(Last Updated on : 24/10/2013)
Nepali literature wholly concerns itself and deals with the literature composed in the Nepali language. In this perspective of literature in Nepali language, a uniquely extraordinary fact can be rendered for useful purposes, integrally linked with Nepali and its acceptance in the pan Indian scenario. It is not always necessary that the said literature and its umpteen genres needs to be written by Nepali nationals, nor is it at all mandatory that the literature has to be written from the country itself, because, the language is extensively employed and made use of in various parts of India and Bhutan. In fact, the official language of the Indian state of Sikkim is Nepali. As a result, there exist numerous striking and high-flying writers of Nepali literature from other countries, particularly from India, as can be evidenced in Parijat (Bishnu Kumari Waiba was entitled Parijat, highly acclaimed in India for her undying courage and strength). There also survives an assortment and diversification of languages spoken in Nepal, like Maithali, Bhojpuri, Nepal Bhasa etc. The Nepali language is known to have flowered out from Sanskrit as a part from the whole. As a result, historians and researchers find it grossly difficult to state the ancient history of Nepali literature, because most antiquary luminaries had penned in Sanskrit, especially literature with a religious and spiritual inclination.
Nepali literature and its gradual germination can be approximately classified into five periods, namely:
Pre-Bhanubhakta Era (from beginning to 1871 A.D.)
Bhanu Bhakta Era (from 1872 A.D. to 1936 A.D.)
Moti Ram Era (from 1940 A.D. to 1976 A.D.)
Pre Revolution Era (from 1977 A.D. to 2007 A.D.)
Post Revolution Era (from 2007 A.D. onwards)
The oldest surviving evidence in Nepali literature that has been unearthed has been ascribed to Ashok Chilla's bronze plate, engraved in 1321 A.D. The oldest book to have been discovered is Khanda Khadya (1642), the authenticity of the composer of which however still remains in the dark. Some of the other such instances of ancient books bearing no name of one sole creator comprise Swasthani Bharatkatha (1658) and Baj Parikxya (1700). Amidst such a darkening state of affairs, the oldest surviving book whose writer has been acknowledged is the translated version of Bani Bilas Jyotirbid's Jwarup Pati Chikitsha (1773) and Prayashit Predip by Prem Nidhi Pant, in Sanskrit. Both the books were tranlated by Prem Nidhi Pant in later times.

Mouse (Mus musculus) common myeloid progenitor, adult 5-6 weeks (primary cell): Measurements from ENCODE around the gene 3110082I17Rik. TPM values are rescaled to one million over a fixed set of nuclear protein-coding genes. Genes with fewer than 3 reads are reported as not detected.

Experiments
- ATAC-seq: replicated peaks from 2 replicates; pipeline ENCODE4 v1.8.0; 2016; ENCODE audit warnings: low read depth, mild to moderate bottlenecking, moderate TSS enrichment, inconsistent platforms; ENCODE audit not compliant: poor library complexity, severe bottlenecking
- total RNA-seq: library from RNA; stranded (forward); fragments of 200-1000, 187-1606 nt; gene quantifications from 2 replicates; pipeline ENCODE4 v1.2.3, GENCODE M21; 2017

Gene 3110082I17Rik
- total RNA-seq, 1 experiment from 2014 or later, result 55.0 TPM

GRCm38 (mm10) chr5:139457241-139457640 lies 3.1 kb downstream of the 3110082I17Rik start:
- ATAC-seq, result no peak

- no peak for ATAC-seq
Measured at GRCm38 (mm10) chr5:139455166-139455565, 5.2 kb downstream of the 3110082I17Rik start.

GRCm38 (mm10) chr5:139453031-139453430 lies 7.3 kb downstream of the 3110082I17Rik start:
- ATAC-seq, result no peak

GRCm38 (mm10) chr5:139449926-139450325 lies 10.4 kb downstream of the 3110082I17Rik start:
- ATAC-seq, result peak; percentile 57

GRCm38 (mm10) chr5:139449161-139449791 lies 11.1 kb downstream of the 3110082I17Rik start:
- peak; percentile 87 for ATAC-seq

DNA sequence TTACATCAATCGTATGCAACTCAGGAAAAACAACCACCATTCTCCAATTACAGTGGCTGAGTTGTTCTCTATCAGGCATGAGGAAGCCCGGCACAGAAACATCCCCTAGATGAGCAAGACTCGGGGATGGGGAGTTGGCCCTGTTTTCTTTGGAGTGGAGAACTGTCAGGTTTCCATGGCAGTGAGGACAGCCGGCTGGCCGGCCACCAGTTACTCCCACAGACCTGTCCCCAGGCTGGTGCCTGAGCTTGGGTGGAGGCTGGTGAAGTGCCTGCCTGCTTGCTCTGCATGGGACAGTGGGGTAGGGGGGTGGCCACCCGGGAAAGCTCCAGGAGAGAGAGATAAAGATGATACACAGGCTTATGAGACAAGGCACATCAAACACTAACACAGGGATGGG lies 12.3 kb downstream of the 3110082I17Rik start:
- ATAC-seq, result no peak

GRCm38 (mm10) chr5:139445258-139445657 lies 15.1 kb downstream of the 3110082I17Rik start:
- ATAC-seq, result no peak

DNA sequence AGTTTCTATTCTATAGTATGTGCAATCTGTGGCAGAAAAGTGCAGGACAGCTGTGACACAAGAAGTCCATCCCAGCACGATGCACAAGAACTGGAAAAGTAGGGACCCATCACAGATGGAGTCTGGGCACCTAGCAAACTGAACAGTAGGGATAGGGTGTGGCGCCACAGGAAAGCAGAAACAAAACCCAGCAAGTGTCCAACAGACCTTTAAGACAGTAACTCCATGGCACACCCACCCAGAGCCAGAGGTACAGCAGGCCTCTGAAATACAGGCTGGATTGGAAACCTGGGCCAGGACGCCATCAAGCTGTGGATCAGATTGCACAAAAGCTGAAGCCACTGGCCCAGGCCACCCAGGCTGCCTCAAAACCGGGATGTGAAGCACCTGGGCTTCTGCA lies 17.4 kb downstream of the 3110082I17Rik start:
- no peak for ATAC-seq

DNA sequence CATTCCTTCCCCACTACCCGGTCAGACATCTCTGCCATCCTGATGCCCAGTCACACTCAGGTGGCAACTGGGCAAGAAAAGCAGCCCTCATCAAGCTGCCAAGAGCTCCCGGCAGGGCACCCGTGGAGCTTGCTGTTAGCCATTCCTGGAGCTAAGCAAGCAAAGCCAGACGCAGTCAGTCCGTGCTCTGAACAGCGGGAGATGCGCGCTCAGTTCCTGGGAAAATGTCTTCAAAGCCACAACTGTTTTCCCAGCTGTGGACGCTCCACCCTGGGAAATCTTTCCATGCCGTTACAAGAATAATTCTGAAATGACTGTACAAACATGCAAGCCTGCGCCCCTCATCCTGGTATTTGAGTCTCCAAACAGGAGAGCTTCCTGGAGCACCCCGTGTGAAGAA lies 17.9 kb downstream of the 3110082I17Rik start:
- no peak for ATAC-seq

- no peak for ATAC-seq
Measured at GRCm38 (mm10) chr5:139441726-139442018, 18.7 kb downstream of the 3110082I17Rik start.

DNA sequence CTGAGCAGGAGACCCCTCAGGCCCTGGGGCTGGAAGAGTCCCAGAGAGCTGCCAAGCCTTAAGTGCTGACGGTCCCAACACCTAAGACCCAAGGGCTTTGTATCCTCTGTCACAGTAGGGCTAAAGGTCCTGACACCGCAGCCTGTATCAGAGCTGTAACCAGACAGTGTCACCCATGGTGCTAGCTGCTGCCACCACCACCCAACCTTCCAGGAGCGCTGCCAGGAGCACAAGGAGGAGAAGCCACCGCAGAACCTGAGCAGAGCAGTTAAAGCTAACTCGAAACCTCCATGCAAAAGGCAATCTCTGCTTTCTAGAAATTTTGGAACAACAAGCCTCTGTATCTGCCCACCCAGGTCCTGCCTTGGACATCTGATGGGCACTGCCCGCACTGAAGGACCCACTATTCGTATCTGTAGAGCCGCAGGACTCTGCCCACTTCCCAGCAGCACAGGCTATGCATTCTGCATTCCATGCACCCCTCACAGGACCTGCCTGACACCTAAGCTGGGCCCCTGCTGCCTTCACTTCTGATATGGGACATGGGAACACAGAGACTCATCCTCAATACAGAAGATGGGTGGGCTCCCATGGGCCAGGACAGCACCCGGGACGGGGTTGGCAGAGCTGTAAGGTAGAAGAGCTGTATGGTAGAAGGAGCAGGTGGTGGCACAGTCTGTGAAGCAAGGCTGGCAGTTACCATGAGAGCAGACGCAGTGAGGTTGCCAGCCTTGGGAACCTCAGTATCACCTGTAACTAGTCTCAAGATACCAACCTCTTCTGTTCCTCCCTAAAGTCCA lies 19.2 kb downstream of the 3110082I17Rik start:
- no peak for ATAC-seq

Before the Gurkha (also acknowledged as Gorkha) conquest of Nepal in 1768, Nepali literature and Nepalese writings were performed in Sanskrit and Newari, as well as Nepali (the latter essentially serving as the language of the Gurkha conquerors). These writings consisted of religious texts, chronicles, dedications, extolments and the likes. The still surviving material in Nepali, with the feasible omission of the memoirs (c. 1770) of the Gurkha king Prithvi Narayan Shah, possesses more historical interest as opposed to literary pursuits. Literary composing in the Nepali language commenced only during the 19th century.
Approximately in 1830, there shot to prominence a school of Nepali poets, who penned on themes ranging from the Hindu epics Ramayana to Bhagavata-Purana, in a language that was more Sanskritised than Nepali. This genre in Nepali literature bore witness of being heavily influenced by classical Sanskrit themes and poetic metres. They were succeeded in mid-century by Bhanubhakta, whose Nepali version of the Ramayana had accomplished unfathomable popularity for the everyday and conversational touch of its language, its religious genuineness and solemnity and its down-to-earth natural descriptions. The poet Lekhnath Paudyal during the early 20th century also had inclined towards this 'everyday and conversational touch' and thoroughly utilised the rhythms of popular songs in a few of his poems.